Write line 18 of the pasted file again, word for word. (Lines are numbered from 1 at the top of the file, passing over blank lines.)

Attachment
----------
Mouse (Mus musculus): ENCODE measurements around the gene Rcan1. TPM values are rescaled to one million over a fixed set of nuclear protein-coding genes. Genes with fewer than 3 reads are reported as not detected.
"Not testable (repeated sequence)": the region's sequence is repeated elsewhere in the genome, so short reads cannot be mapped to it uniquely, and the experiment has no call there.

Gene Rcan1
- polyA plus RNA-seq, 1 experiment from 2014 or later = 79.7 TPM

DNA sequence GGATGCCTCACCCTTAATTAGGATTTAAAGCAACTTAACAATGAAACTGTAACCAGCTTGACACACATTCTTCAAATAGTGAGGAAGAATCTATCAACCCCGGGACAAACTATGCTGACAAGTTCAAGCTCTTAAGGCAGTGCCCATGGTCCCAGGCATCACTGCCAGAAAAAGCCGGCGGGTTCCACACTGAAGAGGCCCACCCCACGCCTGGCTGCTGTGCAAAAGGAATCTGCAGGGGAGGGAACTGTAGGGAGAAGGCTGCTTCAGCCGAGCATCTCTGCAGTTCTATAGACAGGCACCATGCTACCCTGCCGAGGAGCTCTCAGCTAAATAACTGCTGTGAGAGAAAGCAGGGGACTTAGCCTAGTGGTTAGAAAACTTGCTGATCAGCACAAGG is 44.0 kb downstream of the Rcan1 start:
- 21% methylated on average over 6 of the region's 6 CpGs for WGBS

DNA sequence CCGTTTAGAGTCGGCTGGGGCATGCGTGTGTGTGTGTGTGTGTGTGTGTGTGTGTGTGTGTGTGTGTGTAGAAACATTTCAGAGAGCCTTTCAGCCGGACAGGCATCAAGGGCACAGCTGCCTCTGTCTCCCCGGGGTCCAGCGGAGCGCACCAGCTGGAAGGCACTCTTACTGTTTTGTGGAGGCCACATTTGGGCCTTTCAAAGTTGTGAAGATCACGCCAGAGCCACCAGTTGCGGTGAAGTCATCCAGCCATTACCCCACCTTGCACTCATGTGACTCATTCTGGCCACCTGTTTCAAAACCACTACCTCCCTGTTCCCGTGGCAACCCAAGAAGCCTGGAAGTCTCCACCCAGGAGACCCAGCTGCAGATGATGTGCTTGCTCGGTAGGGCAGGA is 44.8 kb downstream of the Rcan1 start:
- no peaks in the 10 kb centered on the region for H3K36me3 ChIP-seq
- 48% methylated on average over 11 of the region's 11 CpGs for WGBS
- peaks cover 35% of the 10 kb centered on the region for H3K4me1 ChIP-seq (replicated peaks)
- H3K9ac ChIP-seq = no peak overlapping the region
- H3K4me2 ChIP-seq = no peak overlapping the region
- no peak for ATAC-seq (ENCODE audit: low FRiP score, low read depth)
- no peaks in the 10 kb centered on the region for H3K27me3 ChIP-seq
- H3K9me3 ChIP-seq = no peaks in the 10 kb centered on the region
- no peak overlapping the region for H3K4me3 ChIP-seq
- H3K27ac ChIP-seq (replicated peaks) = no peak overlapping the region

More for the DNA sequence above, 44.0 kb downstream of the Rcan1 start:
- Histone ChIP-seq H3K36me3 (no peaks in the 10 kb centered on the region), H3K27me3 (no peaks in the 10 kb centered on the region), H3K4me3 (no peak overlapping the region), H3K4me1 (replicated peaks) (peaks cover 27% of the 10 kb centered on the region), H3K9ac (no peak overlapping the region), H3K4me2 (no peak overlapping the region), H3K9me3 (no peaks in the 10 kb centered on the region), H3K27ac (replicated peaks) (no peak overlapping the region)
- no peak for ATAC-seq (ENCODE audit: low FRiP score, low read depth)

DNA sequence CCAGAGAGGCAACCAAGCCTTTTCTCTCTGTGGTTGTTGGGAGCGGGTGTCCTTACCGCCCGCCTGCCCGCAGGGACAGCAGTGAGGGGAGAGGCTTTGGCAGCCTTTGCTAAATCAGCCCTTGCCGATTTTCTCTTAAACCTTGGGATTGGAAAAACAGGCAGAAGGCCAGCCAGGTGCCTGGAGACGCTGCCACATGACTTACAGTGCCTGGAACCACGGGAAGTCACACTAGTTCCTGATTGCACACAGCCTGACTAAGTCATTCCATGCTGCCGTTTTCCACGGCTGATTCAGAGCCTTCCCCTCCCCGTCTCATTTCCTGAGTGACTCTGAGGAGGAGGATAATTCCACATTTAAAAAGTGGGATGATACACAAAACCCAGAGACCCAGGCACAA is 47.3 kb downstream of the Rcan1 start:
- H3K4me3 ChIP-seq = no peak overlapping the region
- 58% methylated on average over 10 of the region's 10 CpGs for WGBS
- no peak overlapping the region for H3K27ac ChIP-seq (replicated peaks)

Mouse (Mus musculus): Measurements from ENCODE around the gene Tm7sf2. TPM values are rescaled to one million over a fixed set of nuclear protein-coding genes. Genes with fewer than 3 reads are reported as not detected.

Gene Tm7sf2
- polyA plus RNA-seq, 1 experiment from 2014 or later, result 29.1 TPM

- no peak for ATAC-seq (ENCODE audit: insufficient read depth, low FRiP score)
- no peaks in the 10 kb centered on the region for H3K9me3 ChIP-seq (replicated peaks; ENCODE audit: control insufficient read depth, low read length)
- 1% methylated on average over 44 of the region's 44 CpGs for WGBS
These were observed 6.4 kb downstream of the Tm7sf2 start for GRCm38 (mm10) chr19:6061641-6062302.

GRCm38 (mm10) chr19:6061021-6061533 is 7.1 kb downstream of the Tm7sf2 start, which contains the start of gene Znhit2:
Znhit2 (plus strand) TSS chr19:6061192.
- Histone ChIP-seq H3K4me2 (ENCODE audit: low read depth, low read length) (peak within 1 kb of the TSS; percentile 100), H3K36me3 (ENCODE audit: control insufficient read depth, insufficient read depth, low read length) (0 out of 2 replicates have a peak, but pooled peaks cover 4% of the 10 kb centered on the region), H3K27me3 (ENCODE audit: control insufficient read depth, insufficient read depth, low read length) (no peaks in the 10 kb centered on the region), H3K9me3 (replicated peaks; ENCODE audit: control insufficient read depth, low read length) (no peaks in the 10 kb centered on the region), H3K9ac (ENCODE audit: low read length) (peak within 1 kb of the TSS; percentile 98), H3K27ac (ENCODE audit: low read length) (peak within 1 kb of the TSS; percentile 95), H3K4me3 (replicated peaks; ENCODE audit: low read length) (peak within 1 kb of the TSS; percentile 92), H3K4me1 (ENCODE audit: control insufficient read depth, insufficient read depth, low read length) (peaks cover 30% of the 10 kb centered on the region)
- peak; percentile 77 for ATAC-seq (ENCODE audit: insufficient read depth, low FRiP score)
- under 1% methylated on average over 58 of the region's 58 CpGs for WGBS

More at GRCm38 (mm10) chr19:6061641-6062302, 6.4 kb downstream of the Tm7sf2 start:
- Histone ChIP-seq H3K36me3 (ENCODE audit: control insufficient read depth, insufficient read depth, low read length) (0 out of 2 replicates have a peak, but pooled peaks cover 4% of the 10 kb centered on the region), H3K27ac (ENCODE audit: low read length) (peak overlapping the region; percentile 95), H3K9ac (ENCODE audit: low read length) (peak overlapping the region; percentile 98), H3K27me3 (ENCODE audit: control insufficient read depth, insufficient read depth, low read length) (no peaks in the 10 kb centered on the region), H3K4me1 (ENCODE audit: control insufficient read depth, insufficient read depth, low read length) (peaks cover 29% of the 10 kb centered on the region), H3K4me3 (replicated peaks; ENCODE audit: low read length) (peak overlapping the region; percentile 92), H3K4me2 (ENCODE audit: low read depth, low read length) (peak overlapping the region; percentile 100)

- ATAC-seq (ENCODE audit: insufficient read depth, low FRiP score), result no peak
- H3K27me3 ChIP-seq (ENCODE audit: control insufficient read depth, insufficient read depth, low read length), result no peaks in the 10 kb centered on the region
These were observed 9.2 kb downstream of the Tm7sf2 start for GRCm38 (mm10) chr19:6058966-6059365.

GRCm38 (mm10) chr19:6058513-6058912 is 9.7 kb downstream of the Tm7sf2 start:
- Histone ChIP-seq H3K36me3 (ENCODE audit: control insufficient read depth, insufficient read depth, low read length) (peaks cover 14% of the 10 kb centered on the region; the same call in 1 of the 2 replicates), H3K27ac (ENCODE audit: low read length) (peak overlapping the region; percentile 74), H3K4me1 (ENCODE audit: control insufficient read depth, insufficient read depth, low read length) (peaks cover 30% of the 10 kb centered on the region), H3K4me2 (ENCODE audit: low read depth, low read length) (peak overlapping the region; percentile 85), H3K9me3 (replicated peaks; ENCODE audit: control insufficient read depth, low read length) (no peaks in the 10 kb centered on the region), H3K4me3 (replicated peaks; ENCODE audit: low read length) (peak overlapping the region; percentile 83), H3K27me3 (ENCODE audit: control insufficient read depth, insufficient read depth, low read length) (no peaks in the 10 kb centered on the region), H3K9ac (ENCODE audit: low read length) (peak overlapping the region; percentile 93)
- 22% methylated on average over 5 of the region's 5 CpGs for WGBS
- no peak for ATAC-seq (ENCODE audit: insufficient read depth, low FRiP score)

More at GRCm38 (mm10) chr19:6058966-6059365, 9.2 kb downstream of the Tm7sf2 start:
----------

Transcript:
More for the DNA sequence above, 44.0 kb downstream of the Rcan1 start: